A recent NASA study links natural and human-made aerosol particles to how much Earth warms or cools. Earth's atmosphere acts as a protective shield that regulates how much solar energy the planet absorbs or deflects. The Intercontinental Chemical Transport Experiment studied how chemicals and pollution affect that protective shield by measuring air flowing from North America and across the Atlantic Ocean.
"The majority of aerosols form a layer of haze near the Earth's surface, which can cause either a cooling or warming effect, depending on aerosol type and location," said Jens Redemann, lead author of the science paper at NASA Ames Research Center, Moffett Field, Calif.
Different types of aerosol particles can influence visible light and other kinds of radiation, affecting climate and temperatures, the scientists reported. "Changing the flow of radiation – including light – above and within the atmosphere changes the energy available for driving Earth's climate," said Phil Russell, also a NASA Ames scientist.
"Our study measured how aerosols change the flow of solar energy," Russell said. This solar energy includes visible light and also radiation at shorter and longer wavelengths in the ultraviolet and infrared ranges.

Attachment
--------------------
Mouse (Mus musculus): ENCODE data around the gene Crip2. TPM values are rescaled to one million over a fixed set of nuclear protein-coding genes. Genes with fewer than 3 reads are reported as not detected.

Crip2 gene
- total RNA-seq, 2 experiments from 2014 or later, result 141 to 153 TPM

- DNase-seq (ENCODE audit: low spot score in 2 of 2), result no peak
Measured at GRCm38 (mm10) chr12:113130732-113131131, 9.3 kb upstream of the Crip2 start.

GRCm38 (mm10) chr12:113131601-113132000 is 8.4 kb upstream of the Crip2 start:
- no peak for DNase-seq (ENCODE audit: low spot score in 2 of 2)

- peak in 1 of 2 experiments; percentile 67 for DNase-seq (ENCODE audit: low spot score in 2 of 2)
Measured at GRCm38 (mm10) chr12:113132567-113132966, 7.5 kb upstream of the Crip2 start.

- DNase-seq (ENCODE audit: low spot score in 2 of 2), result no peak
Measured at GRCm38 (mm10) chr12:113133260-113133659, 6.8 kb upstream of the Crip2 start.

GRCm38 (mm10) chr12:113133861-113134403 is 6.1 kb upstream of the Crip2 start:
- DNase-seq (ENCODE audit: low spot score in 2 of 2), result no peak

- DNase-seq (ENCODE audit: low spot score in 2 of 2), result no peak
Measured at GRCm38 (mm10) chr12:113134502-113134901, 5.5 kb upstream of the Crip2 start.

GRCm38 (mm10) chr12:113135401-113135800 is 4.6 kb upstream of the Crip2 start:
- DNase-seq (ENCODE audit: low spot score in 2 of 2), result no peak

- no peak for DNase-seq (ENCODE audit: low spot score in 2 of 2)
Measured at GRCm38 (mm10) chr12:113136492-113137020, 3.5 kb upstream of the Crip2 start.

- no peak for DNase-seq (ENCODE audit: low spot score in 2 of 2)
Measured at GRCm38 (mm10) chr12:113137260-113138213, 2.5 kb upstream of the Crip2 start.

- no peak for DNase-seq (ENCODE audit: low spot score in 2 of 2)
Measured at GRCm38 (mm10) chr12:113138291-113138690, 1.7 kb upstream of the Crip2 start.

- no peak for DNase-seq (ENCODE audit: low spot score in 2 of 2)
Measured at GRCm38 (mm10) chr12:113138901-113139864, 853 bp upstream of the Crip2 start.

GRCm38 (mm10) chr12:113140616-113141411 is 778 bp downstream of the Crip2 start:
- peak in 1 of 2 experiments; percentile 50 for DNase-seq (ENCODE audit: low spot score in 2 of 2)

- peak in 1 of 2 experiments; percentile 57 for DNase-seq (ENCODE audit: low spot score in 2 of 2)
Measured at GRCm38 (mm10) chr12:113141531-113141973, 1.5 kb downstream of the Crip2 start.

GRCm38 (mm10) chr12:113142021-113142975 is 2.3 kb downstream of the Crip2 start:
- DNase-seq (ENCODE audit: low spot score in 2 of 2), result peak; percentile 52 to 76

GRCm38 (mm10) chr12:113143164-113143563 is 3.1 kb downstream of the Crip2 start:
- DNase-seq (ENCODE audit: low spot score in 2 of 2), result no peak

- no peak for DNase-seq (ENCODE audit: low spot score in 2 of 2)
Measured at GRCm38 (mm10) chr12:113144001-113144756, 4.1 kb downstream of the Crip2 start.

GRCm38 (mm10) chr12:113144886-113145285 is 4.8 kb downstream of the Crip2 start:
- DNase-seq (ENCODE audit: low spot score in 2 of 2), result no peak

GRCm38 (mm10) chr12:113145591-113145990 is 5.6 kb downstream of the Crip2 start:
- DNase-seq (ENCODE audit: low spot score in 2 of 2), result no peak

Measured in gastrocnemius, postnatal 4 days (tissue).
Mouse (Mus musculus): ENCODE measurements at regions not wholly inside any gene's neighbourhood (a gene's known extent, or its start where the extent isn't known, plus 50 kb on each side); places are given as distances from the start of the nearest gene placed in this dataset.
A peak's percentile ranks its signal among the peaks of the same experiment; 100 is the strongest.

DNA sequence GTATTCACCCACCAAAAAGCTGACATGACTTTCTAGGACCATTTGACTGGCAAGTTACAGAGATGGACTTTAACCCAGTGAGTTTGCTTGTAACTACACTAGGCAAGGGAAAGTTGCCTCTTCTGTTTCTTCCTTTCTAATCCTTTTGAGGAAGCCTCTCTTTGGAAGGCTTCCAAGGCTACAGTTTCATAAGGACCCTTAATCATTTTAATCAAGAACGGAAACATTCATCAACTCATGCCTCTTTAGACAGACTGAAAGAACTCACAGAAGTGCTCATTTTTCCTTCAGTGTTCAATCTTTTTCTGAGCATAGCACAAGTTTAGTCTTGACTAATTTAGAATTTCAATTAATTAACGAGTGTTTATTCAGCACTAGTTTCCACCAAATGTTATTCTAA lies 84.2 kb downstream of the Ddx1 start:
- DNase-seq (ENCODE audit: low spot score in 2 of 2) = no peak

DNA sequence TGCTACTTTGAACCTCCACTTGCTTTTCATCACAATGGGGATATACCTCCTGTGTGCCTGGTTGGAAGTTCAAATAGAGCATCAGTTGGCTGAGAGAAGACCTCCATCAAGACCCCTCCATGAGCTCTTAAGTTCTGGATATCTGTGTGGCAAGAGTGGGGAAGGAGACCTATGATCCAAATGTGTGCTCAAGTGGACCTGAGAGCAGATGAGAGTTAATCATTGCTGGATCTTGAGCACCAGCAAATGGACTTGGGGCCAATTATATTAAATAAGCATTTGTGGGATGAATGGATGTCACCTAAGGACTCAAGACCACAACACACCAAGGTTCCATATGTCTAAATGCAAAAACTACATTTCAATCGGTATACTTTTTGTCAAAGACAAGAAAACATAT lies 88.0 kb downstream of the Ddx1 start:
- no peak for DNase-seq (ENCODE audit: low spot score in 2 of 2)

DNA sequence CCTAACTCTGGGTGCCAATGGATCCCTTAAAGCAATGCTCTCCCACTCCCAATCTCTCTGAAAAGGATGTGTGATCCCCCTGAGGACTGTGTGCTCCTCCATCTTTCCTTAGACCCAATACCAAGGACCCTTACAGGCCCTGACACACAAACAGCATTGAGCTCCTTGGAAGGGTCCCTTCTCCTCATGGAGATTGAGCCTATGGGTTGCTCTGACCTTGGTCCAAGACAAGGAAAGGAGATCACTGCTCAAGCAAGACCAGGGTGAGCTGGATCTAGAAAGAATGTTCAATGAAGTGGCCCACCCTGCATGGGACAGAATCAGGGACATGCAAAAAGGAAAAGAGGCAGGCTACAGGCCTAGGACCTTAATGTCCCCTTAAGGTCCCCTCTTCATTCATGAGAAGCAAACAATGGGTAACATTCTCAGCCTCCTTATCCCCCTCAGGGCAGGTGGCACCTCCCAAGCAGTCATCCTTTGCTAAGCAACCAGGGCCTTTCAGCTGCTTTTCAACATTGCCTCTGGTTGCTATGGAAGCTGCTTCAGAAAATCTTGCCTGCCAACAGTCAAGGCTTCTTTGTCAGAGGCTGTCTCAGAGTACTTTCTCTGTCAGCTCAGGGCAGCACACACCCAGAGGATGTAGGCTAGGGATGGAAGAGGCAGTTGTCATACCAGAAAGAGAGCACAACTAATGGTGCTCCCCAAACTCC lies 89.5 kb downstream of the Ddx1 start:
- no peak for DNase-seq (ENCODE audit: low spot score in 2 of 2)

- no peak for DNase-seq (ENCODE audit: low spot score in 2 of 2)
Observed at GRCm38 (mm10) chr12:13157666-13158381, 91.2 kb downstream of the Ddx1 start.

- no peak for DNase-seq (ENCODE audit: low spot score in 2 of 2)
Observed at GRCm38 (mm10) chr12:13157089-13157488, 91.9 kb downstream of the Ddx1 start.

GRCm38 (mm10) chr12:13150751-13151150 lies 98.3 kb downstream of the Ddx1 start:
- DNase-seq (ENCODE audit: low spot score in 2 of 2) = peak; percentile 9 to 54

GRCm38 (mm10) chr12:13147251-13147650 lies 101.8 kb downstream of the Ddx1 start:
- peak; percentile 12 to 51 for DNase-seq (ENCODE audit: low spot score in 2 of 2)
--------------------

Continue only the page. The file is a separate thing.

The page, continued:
To find out the extent to which tiny particles in the air could affect climate, NASA scientists flew in a low-flying aircraft over the dark waters of the Gulf of Maine. Two types of instruments on the aircraft measured radiation from the sun.
Radiometers – devices that measure the intensity of radiant energy – measured total solar energy coming from all directions. At the same time, a sun photometer – an instrument that measures the intensity of the sun’s light – measured sunlight coming directly, straight from the sun through the atmosphere. The quantity of aerosols in the atmosphere between the sun photometer and the sun is proportional to the difference between the light intensity measured by the sun photometer and the amount of light that would pass through an aerosol-free atmosphere.
Combining measurements of total solar light intensity from all directions, solar light intensity directly, straight from the sun, and the amount of aerosols in the atmospheric column, scientists can estimate how much of the sun’s energy is scattered (redirected) and absorbed (causes heating) by atmospheric aerosols. These measurements are useful to climate scientists as a reality check for computer climate models.
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